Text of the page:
Three ways to reduce the cost to build your app
It’s much better to build an app that has one feature that functions perfectly versus building an app with ten features that all break..
Spending less time designing a more robust app because it’s a lower priority can help reduce the cost to build your app. At the same time, if you’re trying to build an app that’s ready to win a market, you’d likely want to spend more time and budget crafting the right experience.
1. Reduce the level of design
Designing an app means creating the part of the app that people will see and interact with. While design is more than just how something looks, a designer will primarily be responsible for creating the layout of the different pages in your app, how your app’s features will look, and deciding how the different pages in your app flow together. Depending on the level of design you aim for, your budget could vary greatly.
If you’re building a basic app as a test, this will likely require a lower level of design compared to an app that you’re looking to have market ready and be featured in an app store. For instance, an iPhone app that uses many Apple user interface design elements will cost less than an app that has many custom designed elements. Here are two examples that compare Apple’s standard design elements to custom-designed ones:
Apple’s standard Calendar design vs Sunrise’s custom calendar design
Apple’s standard camera design vs Instagram’s custom camera design
If you're planning to have a Camera feature in your app and decided to use Apple’s standard Camera design, this would cost less than a custom-designed Camera feature. The cost of a custom-designed Camera could vary greatly depending on the design direction you go. Before you start, it may seem clear what needs to be designed but as you make decisions, the design evolves. Getting to a final design usually requires assessing a number of different design tradeoffs. Some original design decisions may need to be scrapped, while some may need to be explored further. This takes time and thus, often requires additional budget.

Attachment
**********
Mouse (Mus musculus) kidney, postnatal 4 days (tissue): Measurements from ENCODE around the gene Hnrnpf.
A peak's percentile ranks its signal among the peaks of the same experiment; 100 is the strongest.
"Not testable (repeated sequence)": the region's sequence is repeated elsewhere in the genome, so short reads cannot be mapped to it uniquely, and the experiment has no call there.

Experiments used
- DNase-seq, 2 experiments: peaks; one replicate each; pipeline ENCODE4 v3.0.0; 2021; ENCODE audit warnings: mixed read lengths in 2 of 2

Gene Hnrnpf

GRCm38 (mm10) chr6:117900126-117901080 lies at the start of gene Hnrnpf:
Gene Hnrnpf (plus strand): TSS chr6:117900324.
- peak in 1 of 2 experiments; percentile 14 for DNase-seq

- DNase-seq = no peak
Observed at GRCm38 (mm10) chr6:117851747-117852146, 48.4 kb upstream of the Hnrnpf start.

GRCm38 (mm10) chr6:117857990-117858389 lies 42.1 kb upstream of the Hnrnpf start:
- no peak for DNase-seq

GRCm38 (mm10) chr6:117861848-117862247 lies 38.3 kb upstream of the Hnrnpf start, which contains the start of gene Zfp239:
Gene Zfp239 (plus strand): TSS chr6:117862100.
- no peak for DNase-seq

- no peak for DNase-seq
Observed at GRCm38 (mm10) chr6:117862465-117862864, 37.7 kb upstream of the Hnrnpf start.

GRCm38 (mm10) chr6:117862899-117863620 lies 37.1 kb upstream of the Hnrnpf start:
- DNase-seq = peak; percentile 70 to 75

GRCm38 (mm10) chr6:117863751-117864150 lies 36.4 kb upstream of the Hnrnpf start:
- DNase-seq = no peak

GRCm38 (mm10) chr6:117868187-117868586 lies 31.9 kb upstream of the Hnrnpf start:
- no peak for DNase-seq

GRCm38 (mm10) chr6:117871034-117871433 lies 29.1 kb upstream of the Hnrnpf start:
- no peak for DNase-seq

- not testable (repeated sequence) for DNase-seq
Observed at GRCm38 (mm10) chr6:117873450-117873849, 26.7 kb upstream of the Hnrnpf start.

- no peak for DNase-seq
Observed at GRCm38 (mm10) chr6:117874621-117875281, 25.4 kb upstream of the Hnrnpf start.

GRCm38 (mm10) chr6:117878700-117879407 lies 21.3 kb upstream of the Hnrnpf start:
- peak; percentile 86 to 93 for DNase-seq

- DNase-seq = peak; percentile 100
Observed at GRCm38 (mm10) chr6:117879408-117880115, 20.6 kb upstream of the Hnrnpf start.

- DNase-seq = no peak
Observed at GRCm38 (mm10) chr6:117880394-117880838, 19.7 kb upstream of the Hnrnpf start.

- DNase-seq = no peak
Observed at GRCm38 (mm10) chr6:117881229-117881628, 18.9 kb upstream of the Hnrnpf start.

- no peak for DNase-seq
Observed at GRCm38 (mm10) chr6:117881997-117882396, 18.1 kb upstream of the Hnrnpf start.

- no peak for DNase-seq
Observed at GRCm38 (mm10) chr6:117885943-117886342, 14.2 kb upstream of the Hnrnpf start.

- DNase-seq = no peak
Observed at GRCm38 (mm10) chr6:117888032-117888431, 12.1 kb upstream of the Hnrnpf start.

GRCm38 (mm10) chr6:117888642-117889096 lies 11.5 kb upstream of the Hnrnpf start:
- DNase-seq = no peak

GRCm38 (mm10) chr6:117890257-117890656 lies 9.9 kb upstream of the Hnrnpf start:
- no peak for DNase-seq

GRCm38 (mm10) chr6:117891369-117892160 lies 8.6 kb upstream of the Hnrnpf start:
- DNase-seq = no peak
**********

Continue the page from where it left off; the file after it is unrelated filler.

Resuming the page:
2. Reduce the depth of each app feature
Every feature you want to build requires a certain level of depth. The same feature can be big or small depending on how you want it to work. For instance, if you want people to be able to login to your app, do you want them to be able to login with an email and password or do you also want them to be able to login with Facebook and Twitter? The difference in cost and time to build this feature would vary depending on which option you went with. If you build a login that just worked with email, this would cost less and take less time than a login that worked with email, Facebook, and Twitter combined. Prioritize what’s most important for your potential customers and your business. By reducing the requirements for each feature, this can help lower the overall cost to build your app.
3. Remove app features
Which features must you build now and which features could be added later? Reducing the number of features you decide to build can greatly impact the budget needed to create your app. If you realize that half of your features are just 'nice to have' and decide to add them in future version, you could reduce the cost of creating your app by over fifty percent.
When it comes to budgeting, there are many different options you can consider but whatever you decide to build, you should aim to meet the same level of quality across all your app’s features. You don’t want to have to start from scratch when you update your app because the first version was built poorly. In most cases, the first version of your app is a foundation. You want to lay the groundwork for future app development, not have to scratch everything and start over. There are many resources for this. Bluerang.com for example, helps startups and enterprises find tech partners, hassle-free.
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